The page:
For over a century glaucoma was conceptualized as a disease characterized by high intraocular pressure (IOP) that causes the optic nerve to deteriorate. Clinicians and researchers long focused on glaucoma as an “inside the eye” disease. Over time, the definition of glaucoma has evolved into an optic neuropathy consisting of characteristic visual field loss and characteristic optic nerve changes, with the most important and only clear modifiable risk factor being intraocular pressure (IOP). However, that definition certainly does not encompass the underlying pathophysiology of glaucoma, which is far from fully understood.
Increasing data suggest that cerebrospinal fluid pressure (CSFP) may play an important role in the pathogenesis of glaucoma.1–4 Low CSFP may place a patient at risk for glaucoma while elevated CSFP may protect against it. The eye is an extension of the central nervous system and the majority of the optic nerve is bathed in CSF. Factors outside the eye, including CSFP, may play an important role in causation of the disease. Assuming that CSFP plays a role in glaucoma, we will discuss our understanding of systemic parameters that can affect it.
SYSTEMIC ASSOCIATIONS OF CSF PRESSURE
Before delving into systemic parameters that affect CSFP, it is worth considering the similarities between CSF and the aqueous humor. The aqueous humor and the CSF are strikingly similar in chemical composition. Both are clear fluids with low protein content, which protect and nourish the surrounding structures. Average IOP and average CSFP are quite similar, the average IOP being about 15 mmHg and the average CSFP about 11 mmHg.2 In population-based studies,5–9 that pressure, body mass index (BMI) and central corneal thickness correlate positively with IOP, while age correlates negatively.10 If CSFP and IOP were meant to remain in homeostatic balance, one could hypothesize that similar correlations could be found in CSFP.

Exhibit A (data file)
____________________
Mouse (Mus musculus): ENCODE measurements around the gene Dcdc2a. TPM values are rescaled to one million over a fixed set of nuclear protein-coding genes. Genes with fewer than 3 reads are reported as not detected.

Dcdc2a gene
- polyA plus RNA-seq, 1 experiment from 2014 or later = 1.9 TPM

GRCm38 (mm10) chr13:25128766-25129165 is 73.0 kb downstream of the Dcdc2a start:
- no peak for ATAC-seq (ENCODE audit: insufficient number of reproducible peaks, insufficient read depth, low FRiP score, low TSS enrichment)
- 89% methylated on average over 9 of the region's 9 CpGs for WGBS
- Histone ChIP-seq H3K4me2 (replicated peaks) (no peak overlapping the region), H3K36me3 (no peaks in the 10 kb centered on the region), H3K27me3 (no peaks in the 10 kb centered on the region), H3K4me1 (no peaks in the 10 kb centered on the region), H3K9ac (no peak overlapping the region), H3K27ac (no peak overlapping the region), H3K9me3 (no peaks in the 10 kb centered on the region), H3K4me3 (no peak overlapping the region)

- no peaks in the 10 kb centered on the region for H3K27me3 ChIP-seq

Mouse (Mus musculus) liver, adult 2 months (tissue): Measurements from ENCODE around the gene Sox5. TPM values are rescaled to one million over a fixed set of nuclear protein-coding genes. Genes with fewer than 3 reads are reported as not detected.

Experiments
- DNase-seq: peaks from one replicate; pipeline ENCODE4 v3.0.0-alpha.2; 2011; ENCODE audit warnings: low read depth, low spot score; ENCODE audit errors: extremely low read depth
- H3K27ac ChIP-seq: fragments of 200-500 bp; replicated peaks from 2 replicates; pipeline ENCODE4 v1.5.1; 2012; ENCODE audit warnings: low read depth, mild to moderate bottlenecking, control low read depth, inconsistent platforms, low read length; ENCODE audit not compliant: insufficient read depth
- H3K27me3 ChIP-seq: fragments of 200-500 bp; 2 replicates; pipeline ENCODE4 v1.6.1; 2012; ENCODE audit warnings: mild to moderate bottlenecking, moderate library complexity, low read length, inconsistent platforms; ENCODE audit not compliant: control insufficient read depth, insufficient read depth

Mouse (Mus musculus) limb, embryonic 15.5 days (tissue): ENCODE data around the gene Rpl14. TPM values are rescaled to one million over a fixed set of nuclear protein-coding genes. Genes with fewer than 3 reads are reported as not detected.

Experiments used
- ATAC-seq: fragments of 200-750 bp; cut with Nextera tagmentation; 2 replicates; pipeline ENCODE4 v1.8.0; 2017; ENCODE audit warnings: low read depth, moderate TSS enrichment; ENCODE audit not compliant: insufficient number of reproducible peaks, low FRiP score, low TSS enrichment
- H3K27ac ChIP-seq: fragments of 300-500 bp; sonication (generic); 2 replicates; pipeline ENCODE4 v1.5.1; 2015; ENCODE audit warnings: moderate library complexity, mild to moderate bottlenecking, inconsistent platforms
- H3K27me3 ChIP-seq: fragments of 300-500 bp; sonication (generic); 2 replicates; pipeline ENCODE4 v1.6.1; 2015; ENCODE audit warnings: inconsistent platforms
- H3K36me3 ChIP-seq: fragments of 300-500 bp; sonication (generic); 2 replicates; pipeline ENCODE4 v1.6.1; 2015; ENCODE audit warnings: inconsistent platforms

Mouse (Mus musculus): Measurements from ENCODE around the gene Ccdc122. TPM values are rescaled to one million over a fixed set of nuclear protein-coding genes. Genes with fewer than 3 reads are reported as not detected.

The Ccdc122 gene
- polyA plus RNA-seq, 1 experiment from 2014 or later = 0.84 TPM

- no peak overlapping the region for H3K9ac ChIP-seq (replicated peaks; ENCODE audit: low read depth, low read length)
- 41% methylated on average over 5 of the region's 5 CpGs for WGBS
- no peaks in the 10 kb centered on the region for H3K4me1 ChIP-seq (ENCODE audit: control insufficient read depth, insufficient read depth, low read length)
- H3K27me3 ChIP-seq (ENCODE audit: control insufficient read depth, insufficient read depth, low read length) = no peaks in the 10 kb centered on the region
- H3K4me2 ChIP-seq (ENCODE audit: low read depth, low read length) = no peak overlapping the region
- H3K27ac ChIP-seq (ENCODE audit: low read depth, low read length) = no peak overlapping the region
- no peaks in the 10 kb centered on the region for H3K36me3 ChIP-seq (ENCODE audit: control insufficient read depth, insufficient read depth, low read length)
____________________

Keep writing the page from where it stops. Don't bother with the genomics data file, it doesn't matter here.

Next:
Numerous studies have attempted to demonstrate a correlation between IOP and CSFP, primarily in order to use IOP as a noninvasive way to detect elevated CSFP. Although some studies have found IOP to correlate loosely with CSFP, the only prospective masked study found little correlation.11–13 Experimental studies of rodents have shown that CSF production decreases with age. These data are corroborated by a large retrospective study that showed a significant decline in CSFP that begins near the age of 65.14
Recent data indicate that elevated BMI may be protective against glaucoma, while low BMI may place a patient at risk for glaucoma. Pasquale et al10 showed that women with an elevated BMI are protected from glaucoma despite their high IOP. They suggested that perhaps a hormone found in fat offered neural protection against glaucoma. However, we and others have suggested that an elevated CSFP may be found in the context of an elevated BMI and may protect against glaucoma. Asrani et al15 have recently demonstrated that a low BMI places patients at risk for normal-tension glaucoma. Prospective and retrospective studies have confirmed that increased BMI does lead to increased CSFP (Fig. 1).16
Other studies have explored whether or not hypotension or nocturnal hypotension is a risk factor for glaucoma. Some studies have shown that blood pressure correlates positively with CSFP and others have shown no correlation. This is a particularly difficult parameter to investigate because of the widespread use of antihypertensive medications that may not only alter the blood pressure/CSFP relationship but may also directly affect CSFP. Further prospective investigation of the relationship between IOP, blood pressure, and CSFP will likely help our understanding of these mechanisms.
Some models have shown a lack of a diurnal variation in CSFP. However, large retrospective studies have shown a diurnal variation in which CSFP during the evening may rise by 1 mmHg.17 Numerous medications affect CSFP. Osmotic agents such as mannitol lower it, as do carbonic anhydrase inhibitors and diuretics. A number of medications, such as tetracyclines, retinoids and others have idiosyncratic effects on CSFP as evidenced by inciting idiopathic intracranial hypertension. Low pressure headache syndrome is a fairly recently described phenomenon in which spontaneous CSFP leaks can lead to headache. This has yet to be investigated in combination with glaucoma to determine if patients with low CSFP have a higher incidence of glaucoma.
In summary, CSFP appears to increase at night and correlate positively with BMI. Age and female sex appear to correlate negatively with CSFP and more data are required to determine the relationship between IOP, CSFP and blood pressure. Additionally, the role of medications in the increase or decrease of CSFP needs to be elucidated. Emerging data continue to confirm that CSFP plays an important role in the pathogenesis of glaucoma, offering the potential to redefine our basic understanding of this disease. It also potentially provides entirely new therapeutic targets to treat glaucoma. By manipulating the IOP/CSFP gradient, optic nerve damage could be slowed or halted.
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